Subtle Is the Lord: The Science and the Life of Albert Einstein

By Abraham Pais | Go to book overview
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29 Of Tensors and a Hearing Aid and Many Other Things: Einstein's Collaborators

All of Einstein's major papers are his alone. However, over the years he had a remarkably large number, more than thirty, of co-workers. Einstein did not like crowds, never cared for teaching classes, and did not create a school. But he loved to talk physics, as was illustrated in such delightful ways during the session of the Einstein symposium in Princeton devoted to 'working with Einstein' [W1]. The four men who reminisced on that occasion had all worked with him during the 1930s and 1940s. Their respective collaborative efforts all dealt with general relativity and unified field theory, Einstein's exclusive interests during that period. All of them were men much younger than Einstein who had come to him in the formative stages of their development.

It was not quite like that in earlier times. Along with the younger physicists who came even in those days, Einstein also had collaborators who belonged to his own generation, men like Laub, the Habicht brothers, Grossmann, Ehrenfest, Bucky, Mühsam, and Tolman. Pauli, though twenty years younger than Einstein, was already a mature physicist when he and Einstein wrote a joint paper. Furthermore, in the early days, even though relativity was already a main topic of concern, there was a greater variety of research subjects that interested Einstein. For example, he is the co-author of experimental papers dealing with refrigerators, a hearing aid, gyromagnetism, and the permeability of membranes for colloids. It would appear that in the early years Einstein had more fun.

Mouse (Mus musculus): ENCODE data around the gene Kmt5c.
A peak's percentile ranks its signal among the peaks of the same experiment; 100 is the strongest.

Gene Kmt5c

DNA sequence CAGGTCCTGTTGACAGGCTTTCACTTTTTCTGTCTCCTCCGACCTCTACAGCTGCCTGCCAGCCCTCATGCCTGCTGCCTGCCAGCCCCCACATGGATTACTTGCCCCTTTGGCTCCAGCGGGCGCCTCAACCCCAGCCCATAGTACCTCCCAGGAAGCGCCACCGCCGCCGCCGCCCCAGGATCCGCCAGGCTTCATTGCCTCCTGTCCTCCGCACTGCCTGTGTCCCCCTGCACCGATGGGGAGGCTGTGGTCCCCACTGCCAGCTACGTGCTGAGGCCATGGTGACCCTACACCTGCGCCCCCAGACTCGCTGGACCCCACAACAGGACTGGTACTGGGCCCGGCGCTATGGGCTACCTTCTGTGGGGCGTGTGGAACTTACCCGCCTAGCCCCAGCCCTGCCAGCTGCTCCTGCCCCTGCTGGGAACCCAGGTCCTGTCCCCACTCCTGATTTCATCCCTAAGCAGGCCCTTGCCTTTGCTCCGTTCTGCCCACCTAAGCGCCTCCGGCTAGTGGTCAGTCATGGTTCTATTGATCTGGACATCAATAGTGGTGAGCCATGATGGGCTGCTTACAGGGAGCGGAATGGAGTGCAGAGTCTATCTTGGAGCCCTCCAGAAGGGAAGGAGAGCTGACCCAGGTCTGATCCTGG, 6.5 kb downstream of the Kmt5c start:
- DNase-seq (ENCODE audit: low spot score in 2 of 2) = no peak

To understand Einstein the physicist, it would be of some interest to organize a reunion, albeit on paper only, of all his collaborators.* It is the purpose of this appendix to do so. The format will be a series of thumb-nail sketches in which the nature of the various collaborations are stated and in which it is indicated what became of the people who worked with Einstein.**

I believe but cannot certify that the list of collaborators given in what follows is complete. I do not include men such as Besso, with whom Einstein had important scientific discussions not accompanied or followed by a joint enterprise.
See also [P1] for an account of Einstein's earliest scientific collaborations.


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